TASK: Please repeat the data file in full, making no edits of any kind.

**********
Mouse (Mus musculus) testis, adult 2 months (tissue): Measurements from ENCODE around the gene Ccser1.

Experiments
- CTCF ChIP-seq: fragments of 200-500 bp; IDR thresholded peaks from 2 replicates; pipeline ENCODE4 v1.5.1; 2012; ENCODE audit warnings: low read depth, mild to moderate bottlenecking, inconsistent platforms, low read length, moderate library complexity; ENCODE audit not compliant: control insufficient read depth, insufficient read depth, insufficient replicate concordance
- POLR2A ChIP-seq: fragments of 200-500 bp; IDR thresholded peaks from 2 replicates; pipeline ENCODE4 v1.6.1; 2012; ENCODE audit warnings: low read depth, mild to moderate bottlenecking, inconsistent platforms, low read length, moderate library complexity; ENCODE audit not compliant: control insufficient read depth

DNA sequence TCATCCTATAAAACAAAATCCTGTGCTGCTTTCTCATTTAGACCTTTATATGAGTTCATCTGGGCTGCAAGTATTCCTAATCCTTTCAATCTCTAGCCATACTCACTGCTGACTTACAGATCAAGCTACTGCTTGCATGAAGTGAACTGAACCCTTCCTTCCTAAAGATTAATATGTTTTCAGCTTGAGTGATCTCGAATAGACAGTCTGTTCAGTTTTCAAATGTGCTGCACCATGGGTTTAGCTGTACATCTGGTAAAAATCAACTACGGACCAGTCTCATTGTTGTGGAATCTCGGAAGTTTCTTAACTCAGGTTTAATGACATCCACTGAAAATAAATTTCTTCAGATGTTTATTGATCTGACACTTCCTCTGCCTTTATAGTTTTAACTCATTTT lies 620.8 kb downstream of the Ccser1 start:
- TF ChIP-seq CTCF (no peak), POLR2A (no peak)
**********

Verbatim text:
Mouse (Mus musculus) testis, adult 2 months (tissue): Measurements from ENCODE around the gene Ccser1.

Experiments
- CTCF ChIP-seq: fragments of 200-500 bp; IDR thresholded peaks from 2 replicates; pipeline ENCODE4 v1.5.1; 2012; ENCODE audit warnings: low read depth, mild to moderate bottlenecking, inconsistent platforms, low read length, moderate library complexity; ENCODE audit not compliant: control insufficient read depth, insufficient read depth, insufficient replicate concordance
- POLR2A ChIP-seq: fragments of 200-500 bp; IDR thresholded peaks from 2 replicates; pipeline ENCODE4 v1.6.1; 2012; ENCODE audit warnings: low read depth, mild to moderate bottlenecking, inconsistent platforms, low read length, moderate library complexity; ENCODE audit not compliant: control insufficient read depth

DNA sequence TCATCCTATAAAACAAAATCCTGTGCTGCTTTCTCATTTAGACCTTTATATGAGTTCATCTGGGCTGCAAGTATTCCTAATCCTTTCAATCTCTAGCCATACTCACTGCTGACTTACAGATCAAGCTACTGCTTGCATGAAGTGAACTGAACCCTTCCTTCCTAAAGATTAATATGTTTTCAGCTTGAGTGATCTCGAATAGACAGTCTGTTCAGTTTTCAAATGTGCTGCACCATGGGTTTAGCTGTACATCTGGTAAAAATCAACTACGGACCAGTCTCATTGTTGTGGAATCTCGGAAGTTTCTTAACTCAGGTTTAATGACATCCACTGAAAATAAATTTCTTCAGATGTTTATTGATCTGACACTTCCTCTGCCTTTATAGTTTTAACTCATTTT lies 620.8 kb downstream of the Ccser1 start:
- TF ChIP-seq CTCF (no peak), POLR2A (no peak)